Throughout all of this, I have thought of Prodigy and T-Boz often, my childhood musical love-affairs. I thought of the tireless work it takes to put out album after album, the concerts, tours, and traveling. We could barely take one vacation without ending up in the hospital. We had to be conscious of hot and cold weather, cold water, people with colds and flus, high-altitudes, food-borne illnesses, physical exertion, etc. I developed a whole new level of respect and awe for T-Boz, Prodigy and the rest of my sickle cell community, who refused to say no to the life they wanted and just kept pushing forward, through the pain, and setbacks, and hospitalizations. Through the reality that even though your body has never gotten enough oxygen to breathe and nourish and grow, you still march on as though it has. Through the reality that even while planning your life, you need to always know where the nearest hospital is. You need to always have a way to refrigerate your medication. You need to always have a refill of Oxycodone on hand. You need to have memorized your long medical history and you need to write it hundreds of times for medical staff who know nothing about sickle cell, yet repeatedly ignore your instructions about what you need. You need to witness far rarer illnesses receive more attention, support, and resources, while you fight with disbelieving people about how much pain you are in.
My family lived this. Fortunately, thanks to her little brother donating bone marrow for two transplants, Aliyah’s body no longer produces sickle cells. Her cells are healthy and, at 8 years old, she is starting to experience life free from sickle cell. It’s still in her DNA. She can still pass the gene to her children, as we did and as her older sister can. It’s still part of her, as it’s part of us, but it no longer holds her back from the life she wants.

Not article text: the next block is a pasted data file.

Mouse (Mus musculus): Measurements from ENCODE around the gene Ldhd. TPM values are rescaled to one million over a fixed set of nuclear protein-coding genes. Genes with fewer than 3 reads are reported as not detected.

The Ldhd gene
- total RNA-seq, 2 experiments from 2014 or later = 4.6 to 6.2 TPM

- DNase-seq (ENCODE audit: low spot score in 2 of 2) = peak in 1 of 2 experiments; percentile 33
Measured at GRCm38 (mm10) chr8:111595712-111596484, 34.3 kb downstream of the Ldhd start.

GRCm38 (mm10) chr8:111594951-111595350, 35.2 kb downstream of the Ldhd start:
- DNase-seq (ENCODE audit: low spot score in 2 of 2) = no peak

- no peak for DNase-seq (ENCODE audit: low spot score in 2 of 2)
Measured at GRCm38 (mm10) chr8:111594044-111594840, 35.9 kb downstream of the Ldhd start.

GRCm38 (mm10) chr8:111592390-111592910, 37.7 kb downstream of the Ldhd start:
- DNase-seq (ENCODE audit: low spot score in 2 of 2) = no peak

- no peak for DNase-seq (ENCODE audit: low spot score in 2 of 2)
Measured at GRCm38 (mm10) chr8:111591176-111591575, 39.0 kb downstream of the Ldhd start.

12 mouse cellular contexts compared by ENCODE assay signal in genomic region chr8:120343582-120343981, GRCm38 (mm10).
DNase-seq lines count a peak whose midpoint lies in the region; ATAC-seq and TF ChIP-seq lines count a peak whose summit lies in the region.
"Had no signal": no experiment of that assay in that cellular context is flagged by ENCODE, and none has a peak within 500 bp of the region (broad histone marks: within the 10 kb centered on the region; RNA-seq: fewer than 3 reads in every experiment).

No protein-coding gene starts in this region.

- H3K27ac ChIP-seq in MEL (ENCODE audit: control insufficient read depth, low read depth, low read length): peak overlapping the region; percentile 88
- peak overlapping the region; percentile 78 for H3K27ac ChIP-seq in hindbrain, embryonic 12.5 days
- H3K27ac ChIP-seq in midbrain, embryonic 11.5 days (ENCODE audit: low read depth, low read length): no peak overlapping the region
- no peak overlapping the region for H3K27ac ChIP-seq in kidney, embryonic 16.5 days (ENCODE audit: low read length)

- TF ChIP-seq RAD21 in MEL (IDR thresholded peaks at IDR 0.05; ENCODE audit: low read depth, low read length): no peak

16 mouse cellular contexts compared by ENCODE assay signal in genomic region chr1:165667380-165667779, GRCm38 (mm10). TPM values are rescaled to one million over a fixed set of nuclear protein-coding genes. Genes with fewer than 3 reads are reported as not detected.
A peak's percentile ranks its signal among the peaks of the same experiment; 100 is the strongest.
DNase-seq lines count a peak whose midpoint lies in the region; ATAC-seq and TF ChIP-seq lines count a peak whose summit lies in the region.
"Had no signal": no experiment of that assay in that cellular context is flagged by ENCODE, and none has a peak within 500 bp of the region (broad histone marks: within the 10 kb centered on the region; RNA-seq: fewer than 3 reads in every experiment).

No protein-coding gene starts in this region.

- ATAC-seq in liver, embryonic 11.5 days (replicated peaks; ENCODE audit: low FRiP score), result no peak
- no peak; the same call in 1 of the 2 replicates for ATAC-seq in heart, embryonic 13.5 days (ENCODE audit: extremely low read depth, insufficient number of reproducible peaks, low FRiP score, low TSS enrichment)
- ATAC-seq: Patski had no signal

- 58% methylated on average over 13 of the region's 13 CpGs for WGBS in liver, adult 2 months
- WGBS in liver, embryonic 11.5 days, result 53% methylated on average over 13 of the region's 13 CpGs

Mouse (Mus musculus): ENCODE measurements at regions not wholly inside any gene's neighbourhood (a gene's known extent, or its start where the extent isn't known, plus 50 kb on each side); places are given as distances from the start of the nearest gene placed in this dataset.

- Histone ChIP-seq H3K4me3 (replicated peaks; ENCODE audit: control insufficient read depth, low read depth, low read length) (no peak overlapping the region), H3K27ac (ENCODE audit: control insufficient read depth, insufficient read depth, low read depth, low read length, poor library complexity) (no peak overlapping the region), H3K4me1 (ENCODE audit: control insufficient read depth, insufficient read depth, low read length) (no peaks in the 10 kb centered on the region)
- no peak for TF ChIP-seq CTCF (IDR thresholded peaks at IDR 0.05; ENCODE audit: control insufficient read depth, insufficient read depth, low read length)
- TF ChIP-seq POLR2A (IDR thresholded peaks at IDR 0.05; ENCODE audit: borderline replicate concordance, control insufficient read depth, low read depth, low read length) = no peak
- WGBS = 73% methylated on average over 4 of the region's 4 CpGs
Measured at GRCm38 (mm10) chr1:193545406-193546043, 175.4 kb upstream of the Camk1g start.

As this month ends, I’m holding love and light for T-Boz and the rest of the sickle cell community to carry into October and beyond. I’m holding space to honor Prodigy. I’m hoping you can do the same. Make sickle cell trend. Make people dump ice over their heads to raise money. Buy T-Boz’s new memoir, A Sick Life. I guarantee it’ll change how you stand for folks with sickle cell. It’ll increase validation when someone with sickle cell says they’re in pain. It’ll build patience when a child with sickle cell needs more time to answer a question in class. It’ll prompt more willingness for swimming pools to increase the temperature of the water so that people with sickle cell can swim, too. It’ll mandate that medical professionals learn about sickle cell and not guess their way through our treatment.
And it will build a little more inclusion and equity. In a time where we, as a society, are examining whose stories have been told and whose have been omitted, whose experiences have been uplifted and whose have been negated, the stories of sickle cell scream for their moment. Now is a good moment to start.
Ways to support the sickle cell community:
Everyone who can, should donate blood and join the registry. This is particularly important for people of color, since we are underrepresented in blood and marrow banks. This can be life-threatening for people of color who need blood transfusions and bone marrow transplants and can’t find a match.
I volunteer with the Sickle Transplant Alliance for Research (STAR), a non-profit organization that seeks to enhance the lives of children suffering from sickle cell disease through blood and marrow transplantation. You can also donate to your local sickle cell foundation, community organization or hospital.
Share this story and others